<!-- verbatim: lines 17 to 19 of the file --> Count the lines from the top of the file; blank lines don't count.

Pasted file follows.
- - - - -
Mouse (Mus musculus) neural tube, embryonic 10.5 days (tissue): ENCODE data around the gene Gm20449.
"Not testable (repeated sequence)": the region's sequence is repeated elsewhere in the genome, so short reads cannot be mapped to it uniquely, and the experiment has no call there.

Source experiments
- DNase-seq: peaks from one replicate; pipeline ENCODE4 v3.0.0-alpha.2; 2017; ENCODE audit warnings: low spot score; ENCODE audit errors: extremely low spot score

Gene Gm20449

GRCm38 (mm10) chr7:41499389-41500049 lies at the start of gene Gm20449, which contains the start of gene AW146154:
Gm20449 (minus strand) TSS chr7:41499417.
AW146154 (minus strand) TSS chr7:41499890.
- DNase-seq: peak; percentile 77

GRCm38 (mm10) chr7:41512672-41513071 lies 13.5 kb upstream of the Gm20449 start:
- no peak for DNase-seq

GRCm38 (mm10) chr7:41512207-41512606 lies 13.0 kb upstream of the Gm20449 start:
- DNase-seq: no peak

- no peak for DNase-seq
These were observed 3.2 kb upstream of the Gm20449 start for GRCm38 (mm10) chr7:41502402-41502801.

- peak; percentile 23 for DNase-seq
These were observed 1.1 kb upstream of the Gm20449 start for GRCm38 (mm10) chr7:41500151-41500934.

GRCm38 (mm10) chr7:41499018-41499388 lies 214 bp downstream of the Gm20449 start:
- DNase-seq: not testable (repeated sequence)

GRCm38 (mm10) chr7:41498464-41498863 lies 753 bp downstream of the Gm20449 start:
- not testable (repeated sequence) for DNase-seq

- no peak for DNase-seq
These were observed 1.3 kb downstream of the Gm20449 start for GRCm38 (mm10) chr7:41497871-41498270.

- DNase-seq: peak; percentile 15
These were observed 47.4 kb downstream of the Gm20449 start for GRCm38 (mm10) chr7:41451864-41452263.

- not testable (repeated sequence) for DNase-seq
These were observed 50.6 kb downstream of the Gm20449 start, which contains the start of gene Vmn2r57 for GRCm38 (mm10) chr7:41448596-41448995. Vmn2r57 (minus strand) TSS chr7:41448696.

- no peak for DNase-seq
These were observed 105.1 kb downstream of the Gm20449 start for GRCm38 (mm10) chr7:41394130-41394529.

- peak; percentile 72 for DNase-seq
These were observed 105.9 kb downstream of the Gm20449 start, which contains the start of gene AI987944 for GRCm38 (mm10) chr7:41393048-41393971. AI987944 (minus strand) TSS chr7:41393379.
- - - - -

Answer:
These were observed 1.1 kb upstream of the Gm20449 start for GRCm38 (mm10) chr7:41500151-41500934.

GRCm38 (mm10) chr7:41499018-41499388 lies 214 bp downstream of the Gm20449 start:
- DNase-seq: not testable (repeated sequence)